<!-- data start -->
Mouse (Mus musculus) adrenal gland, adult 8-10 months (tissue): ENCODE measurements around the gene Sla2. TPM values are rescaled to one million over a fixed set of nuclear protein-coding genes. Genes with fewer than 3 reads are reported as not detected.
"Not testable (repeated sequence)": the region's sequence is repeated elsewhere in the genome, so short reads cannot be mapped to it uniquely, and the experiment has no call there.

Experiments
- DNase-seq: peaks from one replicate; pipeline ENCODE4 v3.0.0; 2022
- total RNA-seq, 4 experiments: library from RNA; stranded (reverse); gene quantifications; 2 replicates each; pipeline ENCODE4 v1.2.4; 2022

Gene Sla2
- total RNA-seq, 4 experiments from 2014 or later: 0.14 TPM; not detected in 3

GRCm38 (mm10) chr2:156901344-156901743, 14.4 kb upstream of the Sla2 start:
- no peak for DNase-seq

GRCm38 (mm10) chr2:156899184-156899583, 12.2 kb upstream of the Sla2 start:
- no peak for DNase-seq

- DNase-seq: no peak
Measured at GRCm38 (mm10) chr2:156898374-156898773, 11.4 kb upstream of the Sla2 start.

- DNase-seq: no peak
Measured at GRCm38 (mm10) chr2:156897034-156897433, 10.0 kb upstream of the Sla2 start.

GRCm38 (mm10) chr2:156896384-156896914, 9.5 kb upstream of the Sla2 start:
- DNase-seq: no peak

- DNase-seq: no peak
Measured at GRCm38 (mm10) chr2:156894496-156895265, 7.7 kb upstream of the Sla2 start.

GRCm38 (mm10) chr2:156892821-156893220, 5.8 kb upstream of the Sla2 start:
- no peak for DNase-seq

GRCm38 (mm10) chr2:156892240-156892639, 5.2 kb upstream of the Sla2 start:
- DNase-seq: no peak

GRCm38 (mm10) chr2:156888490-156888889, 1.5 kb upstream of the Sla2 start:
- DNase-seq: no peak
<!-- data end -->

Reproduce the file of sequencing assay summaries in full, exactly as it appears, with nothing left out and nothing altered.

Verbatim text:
Mouse (Mus musculus) adrenal gland, adult 8-10 months (tissue): ENCODE measurements around the gene Sla2. TPM values are rescaled to one million over a fixed set of nuclear protein-coding genes. Genes with fewer than 3 reads are reported as not detected.
"Not testable (repeated sequence)": the region's sequence is repeated elsewhere in the genome, so short reads cannot be mapped to it uniquely, and the experiment has no call there.

Experiments
- DNase-seq: peaks from one replicate; pipeline ENCODE4 v3.0.0; 2022
- total RNA-seq, 4 experiments: library from RNA; stranded (reverse); gene quantifications; 2 replicates each; pipeline ENCODE4 v1.2.4; 2022

Gene Sla2
- total RNA-seq, 4 experiments from 2014 or later: 0.14 TPM; not detected in 3

GRCm38 (mm10) chr2:156901344-156901743, 14.4 kb upstream of the Sla2 start:
- no peak for DNase-seq

GRCm38 (mm10) chr2:156899184-156899583, 12.2 kb upstream of the Sla2 start:
- no peak for DNase-seq

- DNase-seq: no peak
Measured at GRCm38 (mm10) chr2:156898374-156898773, 11.4 kb upstream of the Sla2 start.

- DNase-seq: no peak
Measured at GRCm38 (mm10) chr2:156897034-156897433, 10.0 kb upstream of the Sla2 start.

GRCm38 (mm10) chr2:156896384-156896914, 9.5 kb upstream of the Sla2 start:
- DNase-seq: no peak

- DNase-seq: no peak
Measured at GRCm38 (mm10) chr2:156894496-156895265, 7.7 kb upstream of the Sla2 start.

GRCm38 (mm10) chr2:156892821-156893220, 5.8 kb upstream of the Sla2 start:
- no peak for DNase-seq

GRCm38 (mm10) chr2:156892240-156892639, 5.2 kb upstream of the Sla2 start:
- DNase-seq: no peak

GRCm38 (mm10) chr2:156888490-156888889, 1.5 kb upstream of the Sla2 start:
- DNase-seq: no peak